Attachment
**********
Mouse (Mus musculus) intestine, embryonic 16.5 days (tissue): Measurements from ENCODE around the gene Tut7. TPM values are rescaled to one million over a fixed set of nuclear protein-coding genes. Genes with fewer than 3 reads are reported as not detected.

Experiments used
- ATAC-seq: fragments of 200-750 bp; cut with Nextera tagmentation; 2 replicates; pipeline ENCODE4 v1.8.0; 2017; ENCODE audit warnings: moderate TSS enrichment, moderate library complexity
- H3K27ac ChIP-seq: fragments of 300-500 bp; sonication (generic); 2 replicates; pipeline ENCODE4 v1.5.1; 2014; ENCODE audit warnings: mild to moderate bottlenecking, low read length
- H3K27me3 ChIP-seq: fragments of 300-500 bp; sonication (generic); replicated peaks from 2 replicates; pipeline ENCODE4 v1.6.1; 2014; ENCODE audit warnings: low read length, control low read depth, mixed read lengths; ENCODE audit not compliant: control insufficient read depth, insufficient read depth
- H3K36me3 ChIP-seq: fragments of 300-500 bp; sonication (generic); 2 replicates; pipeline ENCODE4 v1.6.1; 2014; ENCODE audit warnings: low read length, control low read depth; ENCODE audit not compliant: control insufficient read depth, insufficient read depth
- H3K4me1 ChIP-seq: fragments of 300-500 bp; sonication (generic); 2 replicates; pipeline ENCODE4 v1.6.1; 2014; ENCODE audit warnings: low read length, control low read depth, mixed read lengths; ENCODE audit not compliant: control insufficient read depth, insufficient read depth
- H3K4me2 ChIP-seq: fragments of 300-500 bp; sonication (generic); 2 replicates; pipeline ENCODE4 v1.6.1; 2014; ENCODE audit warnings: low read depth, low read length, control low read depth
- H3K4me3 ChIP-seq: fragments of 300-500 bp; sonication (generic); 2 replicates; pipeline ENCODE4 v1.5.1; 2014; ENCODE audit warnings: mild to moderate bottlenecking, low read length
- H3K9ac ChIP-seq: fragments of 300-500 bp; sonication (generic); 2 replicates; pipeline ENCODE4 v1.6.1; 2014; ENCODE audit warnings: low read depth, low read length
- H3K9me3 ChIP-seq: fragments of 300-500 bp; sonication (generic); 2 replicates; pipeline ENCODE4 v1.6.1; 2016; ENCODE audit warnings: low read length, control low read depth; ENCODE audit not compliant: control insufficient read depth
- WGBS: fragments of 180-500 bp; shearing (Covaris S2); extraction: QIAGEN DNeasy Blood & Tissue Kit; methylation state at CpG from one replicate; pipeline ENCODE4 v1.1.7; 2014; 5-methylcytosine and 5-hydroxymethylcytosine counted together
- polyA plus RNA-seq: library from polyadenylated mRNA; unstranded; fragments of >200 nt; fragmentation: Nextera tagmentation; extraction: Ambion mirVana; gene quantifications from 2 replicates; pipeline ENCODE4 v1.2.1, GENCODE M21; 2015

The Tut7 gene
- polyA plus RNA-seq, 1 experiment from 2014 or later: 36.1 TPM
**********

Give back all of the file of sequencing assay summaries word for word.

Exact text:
Mouse (Mus musculus) intestine, embryonic 16.5 days (tissue): Measurements from ENCODE around the gene Tut7. TPM values are rescaled to one million over a fixed set of nuclear protein-coding genes. Genes with fewer than 3 reads are reported as not detected.

Experiments used
- ATAC-seq: fragments of 200-750 bp; cut with Nextera tagmentation; 2 replicates; pipeline ENCODE4 v1.8.0; 2017; ENCODE audit warnings: moderate TSS enrichment, moderate library complexity
- H3K27ac ChIP-seq: fragments of 300-500 bp; sonication (generic); 2 replicates; pipeline ENCODE4 v1.5.1; 2014; ENCODE audit warnings: mild to moderate bottlenecking, low read length
- H3K27me3 ChIP-seq: fragments of 300-500 bp; sonication (generic); replicated peaks from 2 replicates; pipeline ENCODE4 v1.6.1; 2014; ENCODE audit warnings: low read length, control low read depth, mixed read lengths; ENCODE audit not compliant: control insufficient read depth, insufficient read depth
- H3K36me3 ChIP-seq: fragments of 300-500 bp; sonication (generic); 2 replicates; pipeline ENCODE4 v1.6.1; 2014; ENCODE audit warnings: low read length, control low read depth; ENCODE audit not compliant: control insufficient read depth, insufficient read depth
- H3K4me1 ChIP-seq: fragments of 300-500 bp; sonication (generic); 2 replicates; pipeline ENCODE4 v1.6.1; 2014; ENCODE audit warnings: low read length, control low read depth, mixed read lengths; ENCODE audit not compliant: control insufficient read depth, insufficient read depth
- H3K4me2 ChIP-seq: fragments of 300-500 bp; sonication (generic); 2 replicates; pipeline ENCODE4 v1.6.1; 2014; ENCODE audit warnings: low read depth, low read length, control low read depth
- H3K4me3 ChIP-seq: fragments of 300-500 bp; sonication (generic); 2 replicates; pipeline ENCODE4 v1.5.1; 2014; ENCODE audit warnings: mild to moderate bottlenecking, low read length
- H3K9ac ChIP-seq: fragments of 300-500 bp; sonication (generic); 2 replicates; pipeline ENCODE4 v1.6.1; 2014; ENCODE audit warnings: low read depth, low read length
- H3K9me3 ChIP-seq: fragments of 300-500 bp; sonication (generic); 2 replicates; pipeline ENCODE4 v1.6.1; 2016; ENCODE audit warnings: low read length, control low read depth; ENCODE audit not compliant: control insufficient read depth
- WGBS: fragments of 180-500 bp; shearing (Covaris S2); extraction: QIAGEN DNeasy Blood & Tissue Kit; methylation state at CpG from one replicate; pipeline ENCODE4 v1.1.7; 2014; 5-methylcytosine and 5-hydroxymethylcytosine counted together
- polyA plus RNA-seq: library from polyadenylated mRNA; unstranded; fragments of >200 nt; fragmentation: Nextera tagmentation; extraction: Ambion mirVana; gene quantifications from 2 replicates; pipeline ENCODE4 v1.2.1, GENCODE M21; 2015

The Tut7 gene
- polyA plus RNA-seq, 1 experiment from 2014 or later: 36.1 TPM